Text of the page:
A Tale of One Public Servant

Private citizen Arthur Clennam finally catches Mr. Barnacle in. Mr. Barnacle heads up Circumlocution, a government office with a far-flung reputation as a model for How Not to Do It.

“It is competent,” said Mr. Barnacle, “to any member of the–Public,” mentioning that obscure body with reluctance, as his natural enemy, “to memorialise the Circumlocution Department. Such formalities as are required to be observed in so doing, may be known on application to the proper branch of that Department.”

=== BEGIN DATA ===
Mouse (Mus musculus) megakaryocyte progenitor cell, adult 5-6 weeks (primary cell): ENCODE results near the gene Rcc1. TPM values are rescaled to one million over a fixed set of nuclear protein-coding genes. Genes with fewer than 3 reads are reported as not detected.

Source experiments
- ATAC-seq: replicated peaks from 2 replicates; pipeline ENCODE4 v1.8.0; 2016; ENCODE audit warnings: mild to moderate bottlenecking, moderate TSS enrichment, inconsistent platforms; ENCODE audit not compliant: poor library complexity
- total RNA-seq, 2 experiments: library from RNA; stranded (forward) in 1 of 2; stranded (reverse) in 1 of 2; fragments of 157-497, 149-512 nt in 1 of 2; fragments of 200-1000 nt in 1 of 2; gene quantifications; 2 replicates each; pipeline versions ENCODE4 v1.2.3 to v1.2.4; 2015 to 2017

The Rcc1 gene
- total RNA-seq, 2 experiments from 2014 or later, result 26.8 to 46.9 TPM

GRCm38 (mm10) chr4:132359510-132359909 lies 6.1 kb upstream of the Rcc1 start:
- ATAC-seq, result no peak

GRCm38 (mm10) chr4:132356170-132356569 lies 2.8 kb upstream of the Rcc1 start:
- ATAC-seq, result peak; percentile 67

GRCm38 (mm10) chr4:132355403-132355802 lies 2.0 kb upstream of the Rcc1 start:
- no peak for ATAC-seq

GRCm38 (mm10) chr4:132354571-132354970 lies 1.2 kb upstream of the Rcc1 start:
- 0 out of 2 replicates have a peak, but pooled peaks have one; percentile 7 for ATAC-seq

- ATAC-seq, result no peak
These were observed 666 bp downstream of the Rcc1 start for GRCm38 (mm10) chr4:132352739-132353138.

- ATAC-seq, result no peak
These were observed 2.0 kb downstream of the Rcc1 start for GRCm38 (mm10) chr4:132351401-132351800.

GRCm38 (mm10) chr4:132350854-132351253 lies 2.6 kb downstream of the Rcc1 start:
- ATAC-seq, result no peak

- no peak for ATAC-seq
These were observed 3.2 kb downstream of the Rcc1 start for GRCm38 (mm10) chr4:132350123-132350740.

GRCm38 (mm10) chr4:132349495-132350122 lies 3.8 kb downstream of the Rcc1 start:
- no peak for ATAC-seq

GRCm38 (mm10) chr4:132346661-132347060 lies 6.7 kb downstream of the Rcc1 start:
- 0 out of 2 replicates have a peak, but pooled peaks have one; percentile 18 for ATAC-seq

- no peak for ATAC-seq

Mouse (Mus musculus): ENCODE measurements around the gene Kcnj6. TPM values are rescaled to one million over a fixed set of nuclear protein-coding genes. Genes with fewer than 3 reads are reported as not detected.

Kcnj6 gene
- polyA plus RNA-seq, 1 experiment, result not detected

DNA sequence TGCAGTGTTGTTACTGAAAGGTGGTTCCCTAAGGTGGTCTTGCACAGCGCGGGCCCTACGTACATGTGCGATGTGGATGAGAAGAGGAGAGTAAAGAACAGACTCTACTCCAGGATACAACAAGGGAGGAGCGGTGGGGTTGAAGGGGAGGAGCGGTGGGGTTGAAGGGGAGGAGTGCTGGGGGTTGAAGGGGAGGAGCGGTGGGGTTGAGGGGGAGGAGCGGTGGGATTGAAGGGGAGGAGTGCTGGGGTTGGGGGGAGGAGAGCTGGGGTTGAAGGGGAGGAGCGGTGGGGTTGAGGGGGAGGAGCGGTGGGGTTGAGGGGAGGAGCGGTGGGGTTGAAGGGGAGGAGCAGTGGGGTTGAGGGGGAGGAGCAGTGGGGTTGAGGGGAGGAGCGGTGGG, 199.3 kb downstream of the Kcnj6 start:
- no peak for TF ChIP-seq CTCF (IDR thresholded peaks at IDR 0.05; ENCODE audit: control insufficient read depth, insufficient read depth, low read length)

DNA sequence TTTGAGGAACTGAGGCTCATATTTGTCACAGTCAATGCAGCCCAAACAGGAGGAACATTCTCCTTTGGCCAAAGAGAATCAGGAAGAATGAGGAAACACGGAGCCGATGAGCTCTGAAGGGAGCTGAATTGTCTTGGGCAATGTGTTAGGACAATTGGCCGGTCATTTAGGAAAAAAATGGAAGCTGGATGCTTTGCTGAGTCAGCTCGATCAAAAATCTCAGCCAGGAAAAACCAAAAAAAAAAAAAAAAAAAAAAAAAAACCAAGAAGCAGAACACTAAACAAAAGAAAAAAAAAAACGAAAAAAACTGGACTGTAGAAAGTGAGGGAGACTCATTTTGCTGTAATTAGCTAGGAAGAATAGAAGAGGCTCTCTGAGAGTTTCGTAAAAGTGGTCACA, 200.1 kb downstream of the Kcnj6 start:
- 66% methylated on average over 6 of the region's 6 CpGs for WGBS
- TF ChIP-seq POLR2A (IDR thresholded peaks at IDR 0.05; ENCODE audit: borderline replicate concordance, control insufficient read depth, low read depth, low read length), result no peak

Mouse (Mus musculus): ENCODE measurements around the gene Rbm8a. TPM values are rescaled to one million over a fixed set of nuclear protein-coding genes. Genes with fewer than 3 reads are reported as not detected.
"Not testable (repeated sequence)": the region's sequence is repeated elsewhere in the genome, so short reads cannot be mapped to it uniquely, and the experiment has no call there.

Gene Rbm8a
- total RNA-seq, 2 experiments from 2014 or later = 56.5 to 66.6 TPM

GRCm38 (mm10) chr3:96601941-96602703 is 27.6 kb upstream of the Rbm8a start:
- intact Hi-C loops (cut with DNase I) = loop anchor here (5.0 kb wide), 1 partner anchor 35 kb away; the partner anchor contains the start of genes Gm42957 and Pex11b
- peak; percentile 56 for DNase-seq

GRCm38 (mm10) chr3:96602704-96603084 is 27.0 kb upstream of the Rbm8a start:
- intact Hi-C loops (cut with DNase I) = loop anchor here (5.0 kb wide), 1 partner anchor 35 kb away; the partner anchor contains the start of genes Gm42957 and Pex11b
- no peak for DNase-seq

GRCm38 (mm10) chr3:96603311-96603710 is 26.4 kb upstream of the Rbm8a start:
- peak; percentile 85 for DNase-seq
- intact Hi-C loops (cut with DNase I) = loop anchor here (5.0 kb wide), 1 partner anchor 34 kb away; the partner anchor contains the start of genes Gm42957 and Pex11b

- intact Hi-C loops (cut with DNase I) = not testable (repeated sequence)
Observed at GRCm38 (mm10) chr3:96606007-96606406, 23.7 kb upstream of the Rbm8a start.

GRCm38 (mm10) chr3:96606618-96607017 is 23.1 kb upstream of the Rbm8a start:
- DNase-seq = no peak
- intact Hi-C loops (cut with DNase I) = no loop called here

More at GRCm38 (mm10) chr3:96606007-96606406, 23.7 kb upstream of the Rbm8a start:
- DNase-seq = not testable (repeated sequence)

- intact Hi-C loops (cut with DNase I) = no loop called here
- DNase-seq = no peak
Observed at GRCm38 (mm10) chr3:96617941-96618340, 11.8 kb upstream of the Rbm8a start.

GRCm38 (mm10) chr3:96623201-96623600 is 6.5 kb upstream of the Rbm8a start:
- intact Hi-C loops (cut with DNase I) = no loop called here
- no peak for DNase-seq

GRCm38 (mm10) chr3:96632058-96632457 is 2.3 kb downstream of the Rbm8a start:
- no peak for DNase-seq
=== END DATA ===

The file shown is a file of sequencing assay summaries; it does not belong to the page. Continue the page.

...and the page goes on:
“Which is the proper branch?”

“I must refer you,” returned Mr. Barnacle, ringing the bell, “to the Department itself for a formal answer to that inquiry.”

“Excuse my mentioning–”

“The Department is accessible to the–Public,” Mr. Barnacle was always checked a little by that word of impertinent signification, “if the–Public approaches it according to the official forms; if the–Public does not approach it according to the official forms, the–Public has itself to blame.”

~Charles Dickens, Little Dorrit, 1857